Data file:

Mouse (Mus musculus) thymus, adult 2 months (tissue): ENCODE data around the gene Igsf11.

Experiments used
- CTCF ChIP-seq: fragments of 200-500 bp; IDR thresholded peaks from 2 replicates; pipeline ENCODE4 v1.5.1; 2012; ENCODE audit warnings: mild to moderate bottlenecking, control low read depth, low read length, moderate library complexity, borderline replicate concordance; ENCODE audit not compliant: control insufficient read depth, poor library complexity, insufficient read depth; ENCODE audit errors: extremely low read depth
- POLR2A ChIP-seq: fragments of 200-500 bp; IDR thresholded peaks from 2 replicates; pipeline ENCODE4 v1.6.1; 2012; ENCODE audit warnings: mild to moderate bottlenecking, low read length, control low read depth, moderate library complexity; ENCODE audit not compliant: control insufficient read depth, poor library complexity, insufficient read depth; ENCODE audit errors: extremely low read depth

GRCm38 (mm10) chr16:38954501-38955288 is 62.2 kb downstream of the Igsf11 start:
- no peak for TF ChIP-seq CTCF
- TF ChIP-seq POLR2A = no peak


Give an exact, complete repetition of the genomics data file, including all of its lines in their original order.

Mouse (Mus musculus) thymus, adult 2 months (tissue): ENCODE data around the gene Igsf11.

Experiments used
- CTCF ChIP-seq: fragments of 200-500 bp; IDR thresholded peaks from 2 replicates; pipeline ENCODE4 v1.5.1; 2012; ENCODE audit warnings: mild to moderate bottlenecking, control low read depth, low read length, moderate library complexity, borderline replicate concordance; ENCODE audit not compliant: control insufficient read depth, poor library complexity, insufficient read depth; ENCODE audit errors: extremely low read depth
- POLR2A ChIP-seq: fragments of 200-500 bp; IDR thresholded peaks from 2 replicates; pipeline ENCODE4 v1.6.1; 2012; ENCODE audit warnings: mild to moderate bottlenecking, low read length, control low read depth, moderate library complexity; ENCODE audit not compliant: control insufficient read depth, poor library complexity, insufficient read depth; ENCODE audit errors: extremely low read depth

GRCm38 (mm10) chr16:38954501-38955288 is 62.2 kb downstream of the Igsf11 start:
- no peak for TF ChIP-seq CTCF
- TF ChIP-seq POLR2A = no peak